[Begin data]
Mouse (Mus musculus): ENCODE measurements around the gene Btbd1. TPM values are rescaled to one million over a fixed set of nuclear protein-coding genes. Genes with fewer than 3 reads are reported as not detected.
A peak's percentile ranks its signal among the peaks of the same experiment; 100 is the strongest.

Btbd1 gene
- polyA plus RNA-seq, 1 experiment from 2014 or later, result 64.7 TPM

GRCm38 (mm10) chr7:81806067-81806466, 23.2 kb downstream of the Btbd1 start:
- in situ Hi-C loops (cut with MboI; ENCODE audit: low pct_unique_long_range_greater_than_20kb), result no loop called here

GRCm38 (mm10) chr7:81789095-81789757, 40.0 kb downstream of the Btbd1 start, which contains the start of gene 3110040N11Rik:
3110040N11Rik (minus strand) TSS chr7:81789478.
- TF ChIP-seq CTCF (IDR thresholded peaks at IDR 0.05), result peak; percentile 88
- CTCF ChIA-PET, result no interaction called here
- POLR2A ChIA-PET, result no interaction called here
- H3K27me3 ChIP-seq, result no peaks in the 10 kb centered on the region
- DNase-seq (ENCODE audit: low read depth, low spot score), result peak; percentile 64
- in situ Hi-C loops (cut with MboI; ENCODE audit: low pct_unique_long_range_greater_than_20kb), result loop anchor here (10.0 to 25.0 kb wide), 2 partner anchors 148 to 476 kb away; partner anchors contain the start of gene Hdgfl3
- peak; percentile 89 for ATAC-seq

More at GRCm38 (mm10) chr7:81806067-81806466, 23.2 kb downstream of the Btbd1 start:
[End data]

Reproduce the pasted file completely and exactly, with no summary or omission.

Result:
Mouse (Mus musculus): ENCODE measurements around the gene Btbd1. TPM values are rescaled to one million over a fixed set of nuclear protein-coding genes. Genes with fewer than 3 reads are reported as not detected.
A peak's percentile ranks its signal among the peaks of the same experiment; 100 is the strongest.

Btbd1 gene
- polyA plus RNA-seq, 1 experiment from 2014 or later, result 64.7 TPM

GRCm38 (mm10) chr7:81806067-81806466, 23.2 kb downstream of the Btbd1 start:
- in situ Hi-C loops (cut with MboI; ENCODE audit: low pct_unique_long_range_greater_than_20kb), result no loop called here

GRCm38 (mm10) chr7:81789095-81789757, 40.0 kb downstream of the Btbd1 start, which contains the start of gene 3110040N11Rik:
3110040N11Rik (minus strand) TSS chr7:81789478.
- TF ChIP-seq CTCF (IDR thresholded peaks at IDR 0.05), result peak; percentile 88
- CTCF ChIA-PET, result no interaction called here
- POLR2A ChIA-PET, result no interaction called here
- H3K27me3 ChIP-seq, result no peaks in the 10 kb centered on the region
- DNase-seq (ENCODE audit: low read depth, low spot score), result peak; percentile 64
- in situ Hi-C loops (cut with MboI; ENCODE audit: low pct_unique_long_range_greater_than_20kb), result loop anchor here (10.0 to 25.0 kb wide), 2 partner anchors 148 to 476 kb away; partner anchors contain the start of gene Hdgfl3
- peak; percentile 89 for ATAC-seq

More at GRCm38 (mm10) chr7:81806067-81806466, 23.2 kb downstream of the Btbd1 start: